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Monday, November 19, 2007

Early NW Brewing: The Thai Restaurant Phenomenon

There's a joke in Portland that goes something like this: "Only 50 Thais live in town, but there are 100 Thai restaurants." It's an exaggeration, obviously, but the point is clear--it seems like every immigrant from Thailand is obligated to serve hungry webfeet tasty Panang curry. I mention this because it relates to the early history of brewing in Oregon and Washington. After a casual comment on my micro-macro post ("in the early 1900s, beer was good. Brewing was a regional craft, and the diversity of styles and quality mirrored that of Europe"), Stan Hieronymus objected. Consolidation was already well underway, said he, and the homogenization of beer was already well underway.

In subsequent emails, we've both agreed to do a little research and find out what was going on. I consulted the best guide I know to NW brewing history, Brewed in the Pacific Northwest by Gary and Gloria Meier, and discovered a fascinating historical pattern. Westward expansion occured at the same time of mass German immigration. And, as it happens, the earliest breweries were almost uniformly established by young brewers out to make their mark. Henry Weinhard was a just one of those young brewers, but one about which we know the most. His story is typical (from the Meier account):
Like the majority of early American brewers, Henry Weinhard learned his art in the Old Country. Born in Lindenbronn, Wurttemberg, Germany in 1830, young Weinhard completed his schooling and began an apprenticeship to the brewer's trade....

The reports he heard about America and its opportunities led Henry to believe he might do well for himself in his chose profession on the other side of the Atlantic. In 1852 the adventurous young Braumeister packed his brewing journals, notes, and recipes and emigrated to the United States.

From 1852 until 1856 Weinhard was employed by a large brewry in Cincinnati, Ohio. But he was intrigued by the far West; spurred by the reports of few breweries out there, he left Cincinnati, made his way to Philadelphia, and boarded a vessel bound for the Pacific Coast by way of the Isthmus of Panama.
In the period between 1852 and the early teens, 240 breweries were founded across Oregon and Washington, from Portland and Seattle to towns as tiny as Island City, near La Grande, and Orting, South of Tacoma. It is amazing how story after story follows an identical narrative. Again, from the Meiers:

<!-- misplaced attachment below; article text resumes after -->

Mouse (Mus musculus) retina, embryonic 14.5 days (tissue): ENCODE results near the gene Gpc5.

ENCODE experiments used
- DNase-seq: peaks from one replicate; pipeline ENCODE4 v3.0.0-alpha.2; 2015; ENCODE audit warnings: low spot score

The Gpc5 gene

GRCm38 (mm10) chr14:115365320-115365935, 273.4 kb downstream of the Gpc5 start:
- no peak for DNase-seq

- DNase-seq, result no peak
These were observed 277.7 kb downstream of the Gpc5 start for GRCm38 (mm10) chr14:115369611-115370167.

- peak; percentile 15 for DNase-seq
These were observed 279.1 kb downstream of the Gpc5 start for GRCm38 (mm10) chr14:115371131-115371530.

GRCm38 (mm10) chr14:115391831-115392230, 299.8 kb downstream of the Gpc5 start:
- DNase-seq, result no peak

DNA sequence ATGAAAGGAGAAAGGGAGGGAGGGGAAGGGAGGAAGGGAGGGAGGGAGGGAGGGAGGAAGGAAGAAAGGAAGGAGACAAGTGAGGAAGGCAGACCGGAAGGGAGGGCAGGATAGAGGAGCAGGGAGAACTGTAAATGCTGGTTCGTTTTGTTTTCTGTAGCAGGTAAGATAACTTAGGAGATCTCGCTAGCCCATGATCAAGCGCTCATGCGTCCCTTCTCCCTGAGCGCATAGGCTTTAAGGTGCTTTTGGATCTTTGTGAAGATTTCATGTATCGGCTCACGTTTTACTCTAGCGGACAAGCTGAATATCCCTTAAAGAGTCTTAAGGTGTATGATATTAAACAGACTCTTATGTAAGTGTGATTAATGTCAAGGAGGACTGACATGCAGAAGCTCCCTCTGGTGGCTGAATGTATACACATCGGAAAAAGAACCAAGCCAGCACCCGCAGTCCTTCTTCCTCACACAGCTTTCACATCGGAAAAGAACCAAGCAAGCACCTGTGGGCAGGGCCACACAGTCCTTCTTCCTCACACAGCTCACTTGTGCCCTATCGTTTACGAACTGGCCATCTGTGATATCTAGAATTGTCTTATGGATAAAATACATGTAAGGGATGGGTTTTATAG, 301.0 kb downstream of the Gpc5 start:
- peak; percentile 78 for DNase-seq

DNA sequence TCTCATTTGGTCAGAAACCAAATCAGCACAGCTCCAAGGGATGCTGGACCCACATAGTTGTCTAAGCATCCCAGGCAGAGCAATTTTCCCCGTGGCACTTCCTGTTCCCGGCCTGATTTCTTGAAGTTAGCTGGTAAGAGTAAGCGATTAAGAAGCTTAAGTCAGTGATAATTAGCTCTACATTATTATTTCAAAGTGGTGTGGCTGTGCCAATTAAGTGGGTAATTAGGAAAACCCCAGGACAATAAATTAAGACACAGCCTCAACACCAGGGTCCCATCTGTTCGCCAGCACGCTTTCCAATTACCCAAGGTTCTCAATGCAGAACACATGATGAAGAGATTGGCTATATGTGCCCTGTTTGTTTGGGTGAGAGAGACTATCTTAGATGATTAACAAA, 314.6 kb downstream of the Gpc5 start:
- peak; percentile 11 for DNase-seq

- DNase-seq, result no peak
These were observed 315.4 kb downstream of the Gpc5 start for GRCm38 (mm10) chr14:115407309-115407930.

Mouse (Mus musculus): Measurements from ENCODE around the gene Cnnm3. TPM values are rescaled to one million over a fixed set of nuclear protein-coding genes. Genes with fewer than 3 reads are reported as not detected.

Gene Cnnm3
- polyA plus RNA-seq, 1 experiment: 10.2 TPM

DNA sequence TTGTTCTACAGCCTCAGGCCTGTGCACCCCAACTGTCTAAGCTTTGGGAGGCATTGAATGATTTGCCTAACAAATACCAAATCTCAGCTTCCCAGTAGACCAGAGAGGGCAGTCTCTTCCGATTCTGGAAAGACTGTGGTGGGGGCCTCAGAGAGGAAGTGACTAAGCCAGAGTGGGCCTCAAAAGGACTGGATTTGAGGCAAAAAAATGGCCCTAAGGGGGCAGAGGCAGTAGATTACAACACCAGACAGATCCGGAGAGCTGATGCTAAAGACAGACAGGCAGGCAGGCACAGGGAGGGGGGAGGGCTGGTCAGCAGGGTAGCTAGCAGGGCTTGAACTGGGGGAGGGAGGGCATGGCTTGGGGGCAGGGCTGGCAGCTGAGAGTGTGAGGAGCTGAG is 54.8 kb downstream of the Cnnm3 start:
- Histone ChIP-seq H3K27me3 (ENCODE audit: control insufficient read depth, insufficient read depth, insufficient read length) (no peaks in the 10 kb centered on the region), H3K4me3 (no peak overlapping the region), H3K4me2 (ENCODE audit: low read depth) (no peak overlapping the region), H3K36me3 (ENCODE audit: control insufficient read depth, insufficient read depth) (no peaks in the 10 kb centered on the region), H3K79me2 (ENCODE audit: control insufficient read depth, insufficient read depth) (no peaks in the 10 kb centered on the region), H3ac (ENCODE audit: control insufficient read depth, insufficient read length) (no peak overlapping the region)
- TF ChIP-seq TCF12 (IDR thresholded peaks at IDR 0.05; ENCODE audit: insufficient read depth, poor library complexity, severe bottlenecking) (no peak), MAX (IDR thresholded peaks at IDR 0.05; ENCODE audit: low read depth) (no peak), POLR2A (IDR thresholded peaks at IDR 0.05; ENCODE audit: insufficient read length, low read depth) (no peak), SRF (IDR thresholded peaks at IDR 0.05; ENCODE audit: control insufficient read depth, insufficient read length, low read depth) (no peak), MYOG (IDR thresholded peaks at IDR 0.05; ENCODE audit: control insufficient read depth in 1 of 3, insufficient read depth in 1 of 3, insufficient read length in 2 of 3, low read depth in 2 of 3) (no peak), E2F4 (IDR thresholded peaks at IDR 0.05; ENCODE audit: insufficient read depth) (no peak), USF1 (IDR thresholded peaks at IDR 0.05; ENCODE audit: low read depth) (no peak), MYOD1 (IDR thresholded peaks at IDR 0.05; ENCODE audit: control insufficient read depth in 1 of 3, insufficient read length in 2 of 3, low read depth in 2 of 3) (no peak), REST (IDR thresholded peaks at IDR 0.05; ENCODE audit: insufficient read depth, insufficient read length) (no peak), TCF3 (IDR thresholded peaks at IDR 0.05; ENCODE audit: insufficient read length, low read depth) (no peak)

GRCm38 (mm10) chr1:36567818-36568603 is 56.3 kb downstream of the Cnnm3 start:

Leonard Stenger, a brewer from Bavaria, was one of the earliest pioneer settlers in this historic Douglas County community. He farmed on his Donation Land Claim property from 1854 until 1874. With new growth and settlement in the area, he decided to rever to his training and open a brewery.
Not every brewer has a detailed history, but the names tell the story: Mehl, Ott, Miller, Braun, Roesch, Wetterer, and on and on. Even when the brewery was owned by a local, they hired a young German to run the brewery. If you were a German in Pioneer Oregon, you were apparently obligated to serve thirsty loggers tasty lagers (oof-sorry!).

Very little information exists about the styles of beer brewed, though there are a couple of references to porter, and one brewery produced weisse beer (but only for five years--after which it died). But it is a safe bet that the Northwest was, stylistically speaking, little Germany in the last decades of the 19th Century. That answers one part of the question--there was never a diversity of styles here beyond what the native Germans brewed. Whether there were multiple styles within this ouvre is not recorded.

However, a second question remains open, and I'll address it subsequently: was consolidation already underway before prohibition in 1916 (the year Oregon and Washington enacted it)? The answer isn't as straightforward as it appears.


  1. Jeff, I'll await your thoughts on consolidation, but on my first quick pass through "American Breweries II" I see only six or seven Oregon breweries that were still open in 1916.

    Would this be because of consolidation or were smaller breweries driven out of business by the arrival of national beers (or both)?

    Taking us to the more important question in my mind. Did drinkers of the region continue to drink full-flavored beers? Given that most agree the German beers at the turn of the century were more flavorful than the increasingly popular American/Bohemian/adjunct beers.

  2. Stan, from the small hints I can draw from this book, you were right about the changes in brewing being present prior to Prohibition. There's a relevant passage on the section about Olympia Brewing:

    "At all of these branch breweries, the same barley, hops, yeast and cereal adjuncts of corn and rice were used."

    Interestingly, "craft" was still a part of the Olympia credo. When he first started selling Oly in the late 1890s, Leopold Schmidt priced a barrel at $8--when the going rate was just $3.25! The product was known as Olympia Pale Export, so may already have had the the cereal grains, but was so good it command nearly three times the price per barrel. Even at that price, his beer was an instant success.

    More on the consolidation and so on in the next segment.

  3. Speaking of Thai restaurants...I do believe that Bailey's Taproom was previously a Thai restaurant...coincidence? :)